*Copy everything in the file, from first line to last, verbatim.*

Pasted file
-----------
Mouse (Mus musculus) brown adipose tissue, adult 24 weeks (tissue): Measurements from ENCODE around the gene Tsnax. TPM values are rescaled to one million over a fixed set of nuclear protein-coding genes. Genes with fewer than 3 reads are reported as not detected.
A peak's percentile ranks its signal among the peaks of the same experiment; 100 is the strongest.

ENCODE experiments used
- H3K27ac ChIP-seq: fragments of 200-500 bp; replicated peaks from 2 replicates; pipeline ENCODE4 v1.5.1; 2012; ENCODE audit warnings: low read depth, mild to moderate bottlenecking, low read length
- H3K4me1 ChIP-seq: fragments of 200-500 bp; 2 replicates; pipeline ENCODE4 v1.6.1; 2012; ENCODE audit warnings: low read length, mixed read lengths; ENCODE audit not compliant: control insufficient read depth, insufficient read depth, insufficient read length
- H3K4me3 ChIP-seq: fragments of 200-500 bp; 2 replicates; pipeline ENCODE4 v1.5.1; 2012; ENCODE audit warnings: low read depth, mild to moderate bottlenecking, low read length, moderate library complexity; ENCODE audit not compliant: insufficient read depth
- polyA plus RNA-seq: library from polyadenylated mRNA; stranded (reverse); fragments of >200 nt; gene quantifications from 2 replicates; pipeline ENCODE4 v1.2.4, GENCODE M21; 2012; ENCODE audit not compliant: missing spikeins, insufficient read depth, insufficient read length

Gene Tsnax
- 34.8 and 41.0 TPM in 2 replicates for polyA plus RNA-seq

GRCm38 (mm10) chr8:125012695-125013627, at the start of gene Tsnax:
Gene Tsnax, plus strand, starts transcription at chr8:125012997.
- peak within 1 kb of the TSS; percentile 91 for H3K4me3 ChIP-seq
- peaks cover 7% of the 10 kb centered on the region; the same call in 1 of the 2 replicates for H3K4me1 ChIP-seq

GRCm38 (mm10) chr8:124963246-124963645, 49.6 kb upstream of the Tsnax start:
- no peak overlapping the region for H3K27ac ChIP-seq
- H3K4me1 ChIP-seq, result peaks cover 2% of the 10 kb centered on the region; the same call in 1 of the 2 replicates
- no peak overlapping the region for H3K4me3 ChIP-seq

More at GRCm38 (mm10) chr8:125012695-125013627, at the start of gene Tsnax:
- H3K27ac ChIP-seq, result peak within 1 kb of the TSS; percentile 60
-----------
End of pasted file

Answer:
Mouse (Mus musculus) brown adipose tissue, adult 24 weeks (tissue): Measurements from ENCODE around the gene Tsnax. TPM values are rescaled to one million over a fixed set of nuclear protein-coding genes. Genes with fewer than 3 reads are reported as not detected.
A peak's percentile ranks its signal among the peaks of the same experiment; 100 is the strongest.

ENCODE experiments used
- H3K27ac ChIP-seq: fragments of 200-500 bp; replicated peaks from 2 replicates; pipeline ENCODE4 v1.5.1; 2012; ENCODE audit warnings: low read depth, mild to moderate bottlenecking, low read length
- H3K4me1 ChIP-seq: fragments of 200-500 bp; 2 replicates; pipeline ENCODE4 v1.6.1; 2012; ENCODE audit warnings: low read length, mixed read lengths; ENCODE audit not compliant: control insufficient read depth, insufficient read depth, insufficient read length
- H3K4me3 ChIP-seq: fragments of 200-500 bp; 2 replicates; pipeline ENCODE4 v1.5.1; 2012; ENCODE audit warnings: low read depth, mild to moderate bottlenecking, low read length, moderate library complexity; ENCODE audit not compliant: insufficient read depth
- polyA plus RNA-seq: library from polyadenylated mRNA; stranded (reverse); fragments of >200 nt; gene quantifications from 2 replicates; pipeline ENCODE4 v1.2.4, GENCODE M21; 2012; ENCODE audit not compliant: missing spikeins, insufficient read depth, insufficient read length

Gene Tsnax
- 34.8 and 41.0 TPM in 2 replicates for polyA plus RNA-seq

GRCm38 (mm10) chr8:125012695-125013627, at the start of gene Tsnax:
Gene Tsnax, plus strand, starts transcription at chr8:125012997.
- peak within 1 kb of the TSS; percentile 91 for H3K4me3 ChIP-seq
- peaks cover 7% of the 10 kb centered on the region; the same call in 1 of the 2 replicates for H3K4me1 ChIP-seq

GRCm38 (mm10) chr8:124963246-124963645, 49.6 kb upstream of the Tsnax start:
- no peak overlapping the region for H3K27ac ChIP-seq
- H3K4me1 ChIP-seq, result peaks cover 2% of the 10 kb centered on the region; the same call in 1 of the 2 replicates
- no peak overlapping the region for H3K4me3 ChIP-seq

More at GRCm38 (mm10) chr8:125012695-125013627, at the start of gene Tsnax:
- H3K27ac ChIP-seq, result peak within 1 kb of the TSS; percentile 60